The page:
There He Goes Again, Calling Himself a Nerd

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 I’m getting kind of tired of all Governor Snyder’s “Nerd” nonsense. I mean, c’mon. I can proclaim myself a genius but if you believe that there’ll just be an idiot in the room with me.

Five years ago when Rick first rebranded himself as a Nerd I had hoped it meant he was creative and had the ability to see problems differently than anyone else, perhaps leading to unconventional solutions. Instead, all we got was a typical Republican governor that lowered or eradicated business taxes to give the rest of us the chance to sacrifice for our state. Not true? How about checking the tax records of Rick Perry (TX), John Kasich (OH), Chris Christie (NJ), Rick Scott (FL), and on and on. Of course those guys don’t call themselves Nerds so I give them some credit.revenge-of-the-nerds

So Rick’s been banging his tin drum for a year about fixing the lousy roadways of Michigan. For a mere $1.2 billion dollars a year we can have roads that don’t force you to weave around potholes like a gymkhana driver drunk on Red Bull. Snyder claims that the $1.2 billion he wants us to pony up “is not about costing us money; this is about saving us money.” Right. Exactly who is “us” because it sure feels like he’s looking at our wallets and as a cost, not a saving.

So the Nerd has a new plan: he wants to punish us. By just doing nothing, he hopes that sooner or later the citizens will just give up and say, “Enough already. Just fix the damn roads and put it on our tab.” I’d sooner ride a horse.

Did you know that it takes 9,600 cars like mine to damage Michigan roads as badly as just one semi-truck. Not your F-150 or Tahoe truck. With all due deference to Hummer owners, I mean BIG vehicles: trucks with GVW painted on the sides. A safe definition might point out that overweight truckalthough not all vehicles with commercial license plates are “big trucks”, 99% of the trucks damaging our roads have commercial license plates. Worse, as Michiganders crab about our horrible roads, Michigan allows the highest gross weights on our roads than any other state in the Union. No wonder our roads suck; we ask for it! Even next door to us the Ohio Department of Transportation understands that increasing the load on a single axle by 20% doubles the damage that truck does to our roads.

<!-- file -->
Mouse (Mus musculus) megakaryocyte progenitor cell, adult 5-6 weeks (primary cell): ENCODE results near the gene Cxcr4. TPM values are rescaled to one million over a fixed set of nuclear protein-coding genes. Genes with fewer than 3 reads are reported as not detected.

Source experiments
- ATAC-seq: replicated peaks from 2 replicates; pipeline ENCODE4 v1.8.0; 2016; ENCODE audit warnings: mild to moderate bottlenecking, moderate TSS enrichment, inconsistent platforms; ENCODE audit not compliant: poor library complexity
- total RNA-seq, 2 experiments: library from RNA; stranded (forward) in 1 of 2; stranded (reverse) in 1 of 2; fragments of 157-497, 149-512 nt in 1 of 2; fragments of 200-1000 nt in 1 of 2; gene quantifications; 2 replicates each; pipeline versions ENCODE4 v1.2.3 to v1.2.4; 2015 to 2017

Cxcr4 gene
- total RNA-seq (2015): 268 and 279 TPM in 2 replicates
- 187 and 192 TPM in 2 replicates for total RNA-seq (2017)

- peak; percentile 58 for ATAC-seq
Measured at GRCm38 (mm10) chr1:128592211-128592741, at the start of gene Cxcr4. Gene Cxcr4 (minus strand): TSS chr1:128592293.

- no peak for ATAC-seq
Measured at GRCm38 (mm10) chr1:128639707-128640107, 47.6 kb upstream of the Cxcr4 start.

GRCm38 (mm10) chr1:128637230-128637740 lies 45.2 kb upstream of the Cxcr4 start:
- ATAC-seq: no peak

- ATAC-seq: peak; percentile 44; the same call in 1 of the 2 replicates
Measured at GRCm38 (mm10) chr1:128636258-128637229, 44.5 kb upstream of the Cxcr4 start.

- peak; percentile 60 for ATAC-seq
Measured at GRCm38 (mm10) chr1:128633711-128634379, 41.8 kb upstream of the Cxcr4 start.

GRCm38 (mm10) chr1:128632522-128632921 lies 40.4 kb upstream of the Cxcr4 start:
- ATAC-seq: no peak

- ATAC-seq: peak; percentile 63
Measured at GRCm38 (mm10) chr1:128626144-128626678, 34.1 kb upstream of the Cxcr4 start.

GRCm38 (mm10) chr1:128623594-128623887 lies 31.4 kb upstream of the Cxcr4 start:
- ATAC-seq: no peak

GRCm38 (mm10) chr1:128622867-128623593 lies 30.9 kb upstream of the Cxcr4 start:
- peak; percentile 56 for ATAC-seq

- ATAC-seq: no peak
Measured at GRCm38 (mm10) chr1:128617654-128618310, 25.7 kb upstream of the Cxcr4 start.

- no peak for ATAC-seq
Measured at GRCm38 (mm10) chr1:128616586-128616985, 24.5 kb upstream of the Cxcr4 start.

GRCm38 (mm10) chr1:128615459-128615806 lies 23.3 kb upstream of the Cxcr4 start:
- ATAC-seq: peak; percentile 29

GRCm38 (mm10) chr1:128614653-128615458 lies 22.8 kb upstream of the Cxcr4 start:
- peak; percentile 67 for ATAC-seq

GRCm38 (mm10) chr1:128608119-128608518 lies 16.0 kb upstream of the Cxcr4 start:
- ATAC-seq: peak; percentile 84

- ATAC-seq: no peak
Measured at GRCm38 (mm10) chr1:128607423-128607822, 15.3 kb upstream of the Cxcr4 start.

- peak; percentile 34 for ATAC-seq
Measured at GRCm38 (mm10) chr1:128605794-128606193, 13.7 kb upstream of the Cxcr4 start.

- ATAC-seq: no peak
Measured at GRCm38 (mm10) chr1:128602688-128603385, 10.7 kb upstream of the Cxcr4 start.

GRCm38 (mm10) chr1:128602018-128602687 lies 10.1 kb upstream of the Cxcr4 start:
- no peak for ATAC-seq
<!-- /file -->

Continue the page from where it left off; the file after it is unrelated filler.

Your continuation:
While Snyder and his cronies are trying to jiggle the fees that you and I pay to operate our vehicle here in the Pothole Wonderland, I must agree that the way we fund our roads and road repair is a byzantine collection of taxes and fees. Part of this nonsense goes back to Gov. Engler’s days when futzing with the tax code and Proposal A it was decided to help pay for our schools with a fraction of a gasoline sales tax. Apparently the Nerd has no stomach for “real structural reform” (wasn’t that part of his 2010 campaign?) that would take vehicle user taxes and fees and use them for the roads the vehicles drive on. Instead, they’re trying to grab an additional $120 annual fee for each vehicle you own, then convince you it’s not a tax. Nice try, dudes.

So here’s where we could use a Nerd. We need $1.2 billion a year to fix roads damaged, by and truckslarge, by commercial trucks owned by the very same companies that got a $1.7 billion per year tax cut from the Gov. And since my fellow citizens and I are currently paying $1.4 billion more in taxes to make up for that cut, I’d say some creative thinking is in order (for a change).

Since I was really good at connect the dots when I was a kid this may appear more obvious to me than it would to a Nerd. I don’t know.

The way I see it, a business tax of $1.2 billion per year would still leave corporations with a $500 million tax break and road repair fully funded by the people that ruined them. Seems fair to me.

Have you got a better idea?

About Wayne Johnson 69 Articles
I've worked in book manufacturing for over 30 years, closing my company Baker Johnson, Inc. in 2005. Currently I work freelance with a large group of publishers, advising them on the printing options available to them as the book industry endures major restructuring. My wife Cathy is a retired psychologist and spent most of her career working with the youth at Maxey Boys Training School. She is a small mammal rehabilitator with Friends of Wildlife. Our daughter Whitney is a PharmD working in the Denver area evaluating the pharmaceutical requirements of nursing homes. Our son Eliot lives in Waterloo and is an editor at Mathematical Reviews in Ann Arbor.